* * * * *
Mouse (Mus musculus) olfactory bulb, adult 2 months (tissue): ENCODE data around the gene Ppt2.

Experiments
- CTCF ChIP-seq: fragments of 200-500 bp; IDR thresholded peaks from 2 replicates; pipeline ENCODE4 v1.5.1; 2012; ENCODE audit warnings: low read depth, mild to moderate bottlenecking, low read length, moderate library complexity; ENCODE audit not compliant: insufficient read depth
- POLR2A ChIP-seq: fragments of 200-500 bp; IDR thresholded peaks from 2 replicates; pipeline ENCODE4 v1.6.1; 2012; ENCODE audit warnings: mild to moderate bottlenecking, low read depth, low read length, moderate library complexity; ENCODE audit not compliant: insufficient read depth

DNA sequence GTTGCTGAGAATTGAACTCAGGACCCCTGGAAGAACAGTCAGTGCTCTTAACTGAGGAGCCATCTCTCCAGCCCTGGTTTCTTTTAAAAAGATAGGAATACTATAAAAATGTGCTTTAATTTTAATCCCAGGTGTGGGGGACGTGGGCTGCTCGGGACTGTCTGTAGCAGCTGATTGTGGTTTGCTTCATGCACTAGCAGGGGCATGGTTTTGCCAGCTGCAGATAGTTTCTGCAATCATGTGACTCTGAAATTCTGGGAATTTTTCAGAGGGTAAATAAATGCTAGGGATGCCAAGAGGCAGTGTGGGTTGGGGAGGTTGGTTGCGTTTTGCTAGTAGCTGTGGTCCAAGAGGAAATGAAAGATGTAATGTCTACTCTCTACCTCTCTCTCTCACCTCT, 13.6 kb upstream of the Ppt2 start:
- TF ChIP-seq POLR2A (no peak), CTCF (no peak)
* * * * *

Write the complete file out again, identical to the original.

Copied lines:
Mouse (Mus musculus) olfactory bulb, adult 2 months (tissue): ENCODE data around the gene Ppt2.

Experiments
- CTCF ChIP-seq: fragments of 200-500 bp; IDR thresholded peaks from 2 replicates; pipeline ENCODE4 v1.5.1; 2012; ENCODE audit warnings: low read depth, mild to moderate bottlenecking, low read length, moderate library complexity; ENCODE audit not compliant: insufficient read depth
- POLR2A ChIP-seq: fragments of 200-500 bp; IDR thresholded peaks from 2 replicates; pipeline ENCODE4 v1.6.1; 2012; ENCODE audit warnings: mild to moderate bottlenecking, low read depth, low read length, moderate library complexity; ENCODE audit not compliant: insufficient read depth

DNA sequence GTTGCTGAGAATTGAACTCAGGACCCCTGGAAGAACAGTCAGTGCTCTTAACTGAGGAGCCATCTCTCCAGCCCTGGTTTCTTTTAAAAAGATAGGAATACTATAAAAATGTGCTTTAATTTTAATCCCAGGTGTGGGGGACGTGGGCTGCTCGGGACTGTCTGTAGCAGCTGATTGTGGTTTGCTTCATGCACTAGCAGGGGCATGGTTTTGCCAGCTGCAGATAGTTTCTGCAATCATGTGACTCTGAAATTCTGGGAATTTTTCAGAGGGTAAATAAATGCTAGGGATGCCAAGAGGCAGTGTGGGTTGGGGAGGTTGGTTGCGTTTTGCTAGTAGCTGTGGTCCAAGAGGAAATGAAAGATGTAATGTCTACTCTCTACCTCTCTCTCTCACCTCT, 13.6 kb upstream of the Ppt2 start:
- TF ChIP-seq POLR2A (no peak), CTCF (no peak)